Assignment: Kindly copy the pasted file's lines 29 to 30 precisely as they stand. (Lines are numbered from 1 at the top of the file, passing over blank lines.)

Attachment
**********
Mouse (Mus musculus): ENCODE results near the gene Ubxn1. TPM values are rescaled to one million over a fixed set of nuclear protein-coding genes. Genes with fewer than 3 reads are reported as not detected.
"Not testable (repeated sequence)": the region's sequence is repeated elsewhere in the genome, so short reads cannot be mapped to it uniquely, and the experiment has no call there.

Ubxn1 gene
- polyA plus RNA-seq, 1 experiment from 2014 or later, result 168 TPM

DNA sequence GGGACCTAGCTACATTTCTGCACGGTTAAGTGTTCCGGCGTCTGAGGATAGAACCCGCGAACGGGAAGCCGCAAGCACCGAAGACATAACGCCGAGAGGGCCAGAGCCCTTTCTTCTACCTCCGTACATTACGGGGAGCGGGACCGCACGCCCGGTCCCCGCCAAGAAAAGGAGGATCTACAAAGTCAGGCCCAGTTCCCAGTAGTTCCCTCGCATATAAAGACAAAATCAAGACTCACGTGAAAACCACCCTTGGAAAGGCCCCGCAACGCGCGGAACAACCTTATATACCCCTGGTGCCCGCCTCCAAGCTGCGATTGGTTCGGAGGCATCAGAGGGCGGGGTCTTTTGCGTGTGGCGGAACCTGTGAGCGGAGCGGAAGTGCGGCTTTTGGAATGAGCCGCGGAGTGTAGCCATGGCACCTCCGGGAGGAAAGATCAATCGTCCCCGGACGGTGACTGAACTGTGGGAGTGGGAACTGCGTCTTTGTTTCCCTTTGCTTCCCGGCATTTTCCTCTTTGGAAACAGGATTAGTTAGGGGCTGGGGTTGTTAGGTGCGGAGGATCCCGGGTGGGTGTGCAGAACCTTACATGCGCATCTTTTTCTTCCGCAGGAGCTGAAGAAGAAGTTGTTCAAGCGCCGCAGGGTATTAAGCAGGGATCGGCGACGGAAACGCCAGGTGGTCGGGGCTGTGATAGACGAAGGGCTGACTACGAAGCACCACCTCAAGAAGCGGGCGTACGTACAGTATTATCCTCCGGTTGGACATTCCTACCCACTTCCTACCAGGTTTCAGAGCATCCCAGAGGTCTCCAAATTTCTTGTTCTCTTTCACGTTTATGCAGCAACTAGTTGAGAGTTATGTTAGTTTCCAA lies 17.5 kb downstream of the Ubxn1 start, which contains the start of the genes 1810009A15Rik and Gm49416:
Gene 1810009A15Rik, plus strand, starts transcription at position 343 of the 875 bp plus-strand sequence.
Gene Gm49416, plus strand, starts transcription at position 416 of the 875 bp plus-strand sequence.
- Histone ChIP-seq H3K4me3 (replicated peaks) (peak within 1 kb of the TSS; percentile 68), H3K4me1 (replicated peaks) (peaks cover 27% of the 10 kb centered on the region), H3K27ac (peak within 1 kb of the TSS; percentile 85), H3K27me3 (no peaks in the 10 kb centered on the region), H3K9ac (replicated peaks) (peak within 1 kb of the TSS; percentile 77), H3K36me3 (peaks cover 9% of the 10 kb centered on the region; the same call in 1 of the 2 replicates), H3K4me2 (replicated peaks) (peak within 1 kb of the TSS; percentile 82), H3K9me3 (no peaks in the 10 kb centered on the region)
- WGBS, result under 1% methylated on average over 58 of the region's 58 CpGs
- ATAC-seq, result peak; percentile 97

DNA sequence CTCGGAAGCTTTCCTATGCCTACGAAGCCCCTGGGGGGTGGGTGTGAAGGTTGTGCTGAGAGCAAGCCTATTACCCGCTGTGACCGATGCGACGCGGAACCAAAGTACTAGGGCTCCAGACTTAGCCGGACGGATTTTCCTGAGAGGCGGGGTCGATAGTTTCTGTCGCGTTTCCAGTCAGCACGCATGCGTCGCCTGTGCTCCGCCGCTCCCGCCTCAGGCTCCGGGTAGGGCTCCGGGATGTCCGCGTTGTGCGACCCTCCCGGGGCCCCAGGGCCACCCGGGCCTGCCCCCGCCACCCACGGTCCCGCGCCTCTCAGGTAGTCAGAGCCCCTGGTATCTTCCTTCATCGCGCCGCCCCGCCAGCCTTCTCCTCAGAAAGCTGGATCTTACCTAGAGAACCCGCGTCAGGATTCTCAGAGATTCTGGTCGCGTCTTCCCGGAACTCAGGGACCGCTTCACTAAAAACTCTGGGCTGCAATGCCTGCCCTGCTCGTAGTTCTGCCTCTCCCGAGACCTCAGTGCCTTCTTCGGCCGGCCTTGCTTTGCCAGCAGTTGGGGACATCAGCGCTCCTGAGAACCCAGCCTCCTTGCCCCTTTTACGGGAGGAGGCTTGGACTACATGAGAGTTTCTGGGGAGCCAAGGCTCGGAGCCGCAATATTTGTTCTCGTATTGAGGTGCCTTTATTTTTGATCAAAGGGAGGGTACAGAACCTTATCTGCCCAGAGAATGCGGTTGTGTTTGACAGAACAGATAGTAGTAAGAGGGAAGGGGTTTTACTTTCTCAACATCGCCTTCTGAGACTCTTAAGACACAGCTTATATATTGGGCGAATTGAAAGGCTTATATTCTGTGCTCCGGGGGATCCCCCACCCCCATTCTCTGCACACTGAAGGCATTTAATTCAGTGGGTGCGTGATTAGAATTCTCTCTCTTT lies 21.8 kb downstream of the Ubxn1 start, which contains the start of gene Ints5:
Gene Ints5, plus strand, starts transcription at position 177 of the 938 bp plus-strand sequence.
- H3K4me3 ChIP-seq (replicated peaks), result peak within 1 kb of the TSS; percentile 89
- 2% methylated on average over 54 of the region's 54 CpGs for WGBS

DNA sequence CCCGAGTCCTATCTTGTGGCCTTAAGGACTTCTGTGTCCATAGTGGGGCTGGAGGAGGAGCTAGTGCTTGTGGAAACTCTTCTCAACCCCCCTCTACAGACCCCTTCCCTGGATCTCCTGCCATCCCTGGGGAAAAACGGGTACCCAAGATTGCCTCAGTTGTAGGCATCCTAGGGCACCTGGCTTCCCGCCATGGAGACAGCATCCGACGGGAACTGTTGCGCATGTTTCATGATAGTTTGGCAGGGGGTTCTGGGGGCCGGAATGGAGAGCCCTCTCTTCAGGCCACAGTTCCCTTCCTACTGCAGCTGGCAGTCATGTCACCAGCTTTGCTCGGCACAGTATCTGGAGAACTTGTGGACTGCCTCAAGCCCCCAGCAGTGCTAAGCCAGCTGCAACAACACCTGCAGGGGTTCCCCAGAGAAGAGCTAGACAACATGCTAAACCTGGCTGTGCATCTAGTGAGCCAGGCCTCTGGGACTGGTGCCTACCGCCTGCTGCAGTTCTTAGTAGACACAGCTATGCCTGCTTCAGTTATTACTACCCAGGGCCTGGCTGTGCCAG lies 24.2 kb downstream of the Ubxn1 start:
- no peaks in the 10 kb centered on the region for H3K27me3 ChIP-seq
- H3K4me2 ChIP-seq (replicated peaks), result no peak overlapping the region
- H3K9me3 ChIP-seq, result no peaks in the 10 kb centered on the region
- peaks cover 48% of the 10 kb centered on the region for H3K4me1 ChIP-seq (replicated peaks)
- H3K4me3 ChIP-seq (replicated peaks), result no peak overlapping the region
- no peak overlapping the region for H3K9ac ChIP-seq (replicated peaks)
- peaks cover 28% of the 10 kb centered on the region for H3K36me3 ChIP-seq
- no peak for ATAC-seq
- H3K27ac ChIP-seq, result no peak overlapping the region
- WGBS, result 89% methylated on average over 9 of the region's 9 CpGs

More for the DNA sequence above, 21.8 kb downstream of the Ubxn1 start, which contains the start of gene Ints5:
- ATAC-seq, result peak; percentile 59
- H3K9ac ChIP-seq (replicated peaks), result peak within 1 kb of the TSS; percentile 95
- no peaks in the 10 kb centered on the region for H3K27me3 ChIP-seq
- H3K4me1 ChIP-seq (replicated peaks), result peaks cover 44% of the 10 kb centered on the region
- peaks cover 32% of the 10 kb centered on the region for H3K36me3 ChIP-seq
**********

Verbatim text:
- no peaks in the 10 kb centered on the region for H3K27me3 ChIP-seq
- H3K4me1 ChIP-seq (replicated peaks), result peaks cover 44% of the 10 kb centered on the region